Read Galatians 3:28 and Colossians 3:11.

During Paul’s meeting in Jerusalem with Peter and the other apostles, they had come to the conclusion that Gentiles could enjoy all of the blessings in Christ without first having to submit to circumcision. Peter’s action now put that agreement in jeopardy. Where once Jewish and Gentile Christians had joined in an environment of open fellowship, now the congregation was divided, and this held the prospect of a divided church in the future.

From Paul’s perspective, Peter’s behavior implied that the Gentile Christians were second-rate believers at best, and he believed that Peter’s actions would place strong pressure upon the Gentiles to conform if they wanted to experience full fellowship. Thus Paul says, “ ‘If you, though a Jew, live like a Gentile and not like a Jew, how can you force the Gentiles to live like Jews?’ ” (Gal. 2:14, ESV). The phrase “to live like Jews” can be more literally translated “to judaize.” This word was a common expression that meant “to adopt a Jewish way of life.” It was used of Gentiles who attended a synagogue and participated in other Jewish customs. It was also the reason that Paul’s opponents in Galatia, whom he calls the false brothers, are often referred to as “the Judaizers.”

As if Peter’s actions weren’t bad enough, Barnabas got caught up in this behavior, as well—someone who also should have known better. What a clear example of the power of “peer pressure”! How can we learn to protect ourselves from being swayed in the wrong direction by those around us?

 

Love and God Bless,

– T

Muy Interesante: Calling Hypocrisy By Its Rightful Name…

Yup! It’s back!  I can’t let this fade into the background; I feel compelled to share with you the words from God that really do strike me in hopes that they strike a cord with you as well and help you to learn something new, as I always tend to do.  Enjoy!

*taken from today’s Sabbath School Lesson

Confrontation in Antioch (Gal. 2:11–13)

Some time after Paul’s consultation in Jerusalem, Peter made a visit to Antioch in Syria, the location of the first Gentile church and the base of Paul’s missionary activities described in Acts. While there, Peter ate freely with the Gentile Christians, but when a group of Jewish Christians arrived from James, Peter—fearful of what they would think—changed his behavior entirely.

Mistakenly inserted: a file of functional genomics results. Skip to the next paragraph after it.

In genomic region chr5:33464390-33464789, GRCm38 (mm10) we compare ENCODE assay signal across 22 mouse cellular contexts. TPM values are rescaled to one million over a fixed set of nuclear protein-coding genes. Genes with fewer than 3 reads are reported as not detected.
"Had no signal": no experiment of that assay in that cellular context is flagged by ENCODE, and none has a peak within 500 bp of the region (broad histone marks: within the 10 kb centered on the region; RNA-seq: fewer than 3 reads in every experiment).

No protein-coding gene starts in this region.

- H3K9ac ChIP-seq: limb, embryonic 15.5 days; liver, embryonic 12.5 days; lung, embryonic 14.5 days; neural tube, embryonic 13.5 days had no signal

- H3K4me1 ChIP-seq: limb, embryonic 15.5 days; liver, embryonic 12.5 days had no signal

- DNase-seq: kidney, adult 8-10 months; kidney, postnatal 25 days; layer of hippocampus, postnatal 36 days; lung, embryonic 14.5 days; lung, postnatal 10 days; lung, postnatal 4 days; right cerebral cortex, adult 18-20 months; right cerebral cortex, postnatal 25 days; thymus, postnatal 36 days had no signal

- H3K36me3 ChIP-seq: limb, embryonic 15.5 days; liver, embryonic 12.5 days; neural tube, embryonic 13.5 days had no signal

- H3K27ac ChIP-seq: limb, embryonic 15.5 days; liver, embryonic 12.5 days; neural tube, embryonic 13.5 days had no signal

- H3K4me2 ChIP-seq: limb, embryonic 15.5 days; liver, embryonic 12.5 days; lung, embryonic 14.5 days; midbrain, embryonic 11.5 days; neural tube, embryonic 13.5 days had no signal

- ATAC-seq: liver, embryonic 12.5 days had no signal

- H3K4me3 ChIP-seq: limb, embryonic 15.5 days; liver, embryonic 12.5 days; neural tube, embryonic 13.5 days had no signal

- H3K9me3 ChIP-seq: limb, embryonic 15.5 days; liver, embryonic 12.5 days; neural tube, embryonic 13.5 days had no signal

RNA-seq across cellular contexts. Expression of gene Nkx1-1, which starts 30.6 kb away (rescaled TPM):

Some have mistakenly assumed that Peter and the other Jews with him had ceased following the Old Testament laws about clean and unclean food. This, however, does not seem to be the case. If Peter and all the Jewish Christians had abandoned the Jewish food laws, a major uproar in the church certainly would have followed. If so, there would surely be some record of it, but there is not. It is more likely that the issue was about table-fellowship with Gentiles. Because many Jews saw Gentiles as unclean, it was a practice among some to avoid social contact with Gentiles as much as possible.

Peter had struggled with this issue himself, and it was only a vision from God that helped him to see it clearly. Peter said to Cornelius, the Roman centurion, after he entered his house, “ ‘You yourselves know how unlawful it is for a Jew to associate with or to visit anyone of another nation, but God has shown me that I should not call any person common or unclean’ ” (Acts 10:28, ESV). Although he knew better, he was so afraid of offending his own countrymen that he reverted back to his old ways. That’s, apparently, how strong the pull of culture and tradition was in Peter’s life.

Paul, though, called Peter’s actions exactly what they were: the Greek word he used in Galatians 2:13 is hypocrisy. Even Barnabas, he said, was “carried away with their hypocrisy” (NKJV). Strong words from one man of God to another.

Why is it so easy to be a hypocrite? (Isn’t it, perhaps, that we tend to blind ourselves to our own faults while eagerly looking for faults in others?) What kind of hypocrisy do you find in your own life? More important, how can you recognize it and then root it out?

(food for thought indeed….)

Love and God Bless,

– T